Trying to be objective, there is no question that we’ve swung from a strongly bullish COT setup in November in both gold and silver, to a decidedly bearish structure currently, as a result of an approximate $160 rally in gold and $3 rally in silver. Silver’s rally looks particularly anemic and manipulative considering the price is still below the average primary cost of mine production and that 43,000 net contracts (215 million oz) have been bought by speculators over the past two months.
The real problem, of course, is not that speculators have driven the price of silver too high based upon current economic realities, but rather that the commercials have been far too aggressive in the short selling of COMEX futures contracts. In fact, we have a larger concentrated short position by the Big 8 today at $18 silver than we had at close to $50 in April 2011. [Emphasis mine. – Ed] Please try to comprehend just how preposterous and illegitimate is this circumstance. What legitimate set of circumstances could account for 8 traders holding the equivalent of nearly 310 million oz of silver short – nearly 40% of annual world mine production and 30% of all the silver bullion in existence – at prices below the primary cost of production and nearly 70% below prices four years ago?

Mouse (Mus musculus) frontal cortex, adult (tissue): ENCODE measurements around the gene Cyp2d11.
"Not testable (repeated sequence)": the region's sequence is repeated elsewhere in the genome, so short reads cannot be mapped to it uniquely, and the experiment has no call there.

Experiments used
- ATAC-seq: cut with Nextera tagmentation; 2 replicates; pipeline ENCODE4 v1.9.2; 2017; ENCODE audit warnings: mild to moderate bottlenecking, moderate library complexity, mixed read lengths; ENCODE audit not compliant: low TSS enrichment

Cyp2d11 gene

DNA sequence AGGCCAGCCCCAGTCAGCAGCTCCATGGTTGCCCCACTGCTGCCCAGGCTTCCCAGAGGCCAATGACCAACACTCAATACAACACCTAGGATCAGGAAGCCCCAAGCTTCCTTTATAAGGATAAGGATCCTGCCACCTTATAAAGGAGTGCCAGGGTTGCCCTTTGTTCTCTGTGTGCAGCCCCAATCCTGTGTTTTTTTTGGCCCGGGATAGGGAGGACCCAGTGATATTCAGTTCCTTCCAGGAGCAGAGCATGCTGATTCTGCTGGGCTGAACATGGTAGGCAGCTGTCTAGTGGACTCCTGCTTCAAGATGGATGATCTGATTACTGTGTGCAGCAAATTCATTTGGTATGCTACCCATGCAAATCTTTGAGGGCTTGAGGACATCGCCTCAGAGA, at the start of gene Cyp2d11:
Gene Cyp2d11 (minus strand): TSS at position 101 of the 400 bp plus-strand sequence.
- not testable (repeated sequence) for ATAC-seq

More than anything else, the outrageous concentrated short position in COMEX silver in addition to being manipulative on its face, is a potential danger of systemic dimensions. Because the 8 concentrated COMEX shorts are largely systemically important domestic and foreign banks, including the most important of all (JPMorgan), should something force some of these eight traders to cover to upside (like a physical shortage), the damage won’t likely be confined to silver. – Silver analyst Ted Butler: 24 January 2015